In curious, understated assemblages, paintings, and sculptures, Al Taylor experimented with the way viewers experience and perceive spaces. An alumnus of the Whitney Independent Study Program and of the provincial but influential Kansas City Art Institute, Taylor’s paintings exhibit late Modernism as channeled through a kind of Midwestern pragmatism. Taylor’s works make use of household materials like broomsticks, Formica, and twine, and make oblique reference to others, such as bicycle wheels. Many can be read as funky, loving representations of the erogenous body encountering space, featuring protruding appendages and wheels suggesting orifices. His New Imagist-influenced paintings have a charming quietude about them, often made with a few simple brushstrokes. His 1989 gouache and ink painting Odd/Even looks like a study for some collapsing geometric form to be made of wood or steel, but stands alone as a spaceless, postminimal abstraction.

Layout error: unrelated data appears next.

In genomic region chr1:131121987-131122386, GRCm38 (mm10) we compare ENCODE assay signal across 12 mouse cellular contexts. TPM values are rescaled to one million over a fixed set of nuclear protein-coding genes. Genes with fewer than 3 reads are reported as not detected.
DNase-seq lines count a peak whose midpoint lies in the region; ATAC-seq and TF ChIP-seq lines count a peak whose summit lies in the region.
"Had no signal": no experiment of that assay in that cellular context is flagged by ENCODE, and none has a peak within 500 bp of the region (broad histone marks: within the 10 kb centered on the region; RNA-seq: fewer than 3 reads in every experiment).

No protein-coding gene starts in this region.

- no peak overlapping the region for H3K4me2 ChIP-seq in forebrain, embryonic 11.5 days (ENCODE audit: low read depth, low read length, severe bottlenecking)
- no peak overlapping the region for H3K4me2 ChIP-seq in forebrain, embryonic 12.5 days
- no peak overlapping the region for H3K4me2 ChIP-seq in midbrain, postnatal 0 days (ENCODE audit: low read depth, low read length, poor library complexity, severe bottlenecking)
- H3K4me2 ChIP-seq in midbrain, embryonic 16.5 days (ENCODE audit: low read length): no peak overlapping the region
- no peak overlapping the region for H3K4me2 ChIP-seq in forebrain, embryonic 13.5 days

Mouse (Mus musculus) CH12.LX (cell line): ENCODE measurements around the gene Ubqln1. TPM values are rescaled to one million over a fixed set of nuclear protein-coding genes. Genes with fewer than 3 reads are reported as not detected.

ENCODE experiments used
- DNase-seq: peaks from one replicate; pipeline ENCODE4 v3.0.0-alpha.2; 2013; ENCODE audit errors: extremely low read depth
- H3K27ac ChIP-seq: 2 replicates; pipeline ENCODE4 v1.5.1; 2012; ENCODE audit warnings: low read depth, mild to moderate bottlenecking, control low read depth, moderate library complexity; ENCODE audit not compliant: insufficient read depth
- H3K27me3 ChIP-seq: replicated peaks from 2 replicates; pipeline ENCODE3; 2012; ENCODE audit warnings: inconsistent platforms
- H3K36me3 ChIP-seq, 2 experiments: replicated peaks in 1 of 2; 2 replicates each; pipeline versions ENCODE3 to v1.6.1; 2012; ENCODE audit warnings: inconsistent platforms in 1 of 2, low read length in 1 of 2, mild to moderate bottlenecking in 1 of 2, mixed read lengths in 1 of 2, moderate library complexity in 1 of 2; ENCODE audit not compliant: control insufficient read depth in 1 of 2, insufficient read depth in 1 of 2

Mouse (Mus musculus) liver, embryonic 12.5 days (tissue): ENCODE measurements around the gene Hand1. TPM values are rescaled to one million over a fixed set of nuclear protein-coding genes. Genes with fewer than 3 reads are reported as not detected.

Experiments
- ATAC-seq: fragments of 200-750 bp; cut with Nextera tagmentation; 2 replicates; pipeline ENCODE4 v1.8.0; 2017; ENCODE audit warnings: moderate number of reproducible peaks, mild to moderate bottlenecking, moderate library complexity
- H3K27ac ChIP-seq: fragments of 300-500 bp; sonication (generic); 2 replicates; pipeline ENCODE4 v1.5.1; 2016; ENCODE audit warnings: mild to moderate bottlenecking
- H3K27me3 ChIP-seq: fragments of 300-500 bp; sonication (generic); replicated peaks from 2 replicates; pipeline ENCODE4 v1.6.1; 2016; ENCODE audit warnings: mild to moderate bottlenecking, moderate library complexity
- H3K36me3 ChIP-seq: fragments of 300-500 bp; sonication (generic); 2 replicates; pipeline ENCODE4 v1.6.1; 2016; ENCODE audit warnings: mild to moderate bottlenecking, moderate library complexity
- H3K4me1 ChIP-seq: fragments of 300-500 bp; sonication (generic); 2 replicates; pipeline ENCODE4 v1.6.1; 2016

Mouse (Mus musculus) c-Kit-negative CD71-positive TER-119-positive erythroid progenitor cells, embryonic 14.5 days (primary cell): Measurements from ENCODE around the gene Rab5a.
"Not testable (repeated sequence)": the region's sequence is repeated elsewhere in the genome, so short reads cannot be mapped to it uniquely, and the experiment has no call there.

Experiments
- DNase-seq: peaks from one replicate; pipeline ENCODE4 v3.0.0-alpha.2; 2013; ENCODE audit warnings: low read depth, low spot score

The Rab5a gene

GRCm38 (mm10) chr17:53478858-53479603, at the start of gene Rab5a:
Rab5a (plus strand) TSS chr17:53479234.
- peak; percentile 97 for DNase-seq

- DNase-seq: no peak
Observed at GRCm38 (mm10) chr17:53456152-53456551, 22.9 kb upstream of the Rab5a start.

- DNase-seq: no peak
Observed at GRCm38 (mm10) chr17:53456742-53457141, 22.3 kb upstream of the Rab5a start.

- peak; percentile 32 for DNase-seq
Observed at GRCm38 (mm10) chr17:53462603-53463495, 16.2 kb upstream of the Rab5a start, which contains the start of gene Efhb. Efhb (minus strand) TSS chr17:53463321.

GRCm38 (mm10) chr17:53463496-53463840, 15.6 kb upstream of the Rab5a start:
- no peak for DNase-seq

Taylor has shown exhibited his work worldwide at institutions including the Whitney Museum of American Art, the Centre Georges Pompidou, and the Museum of Modern Art.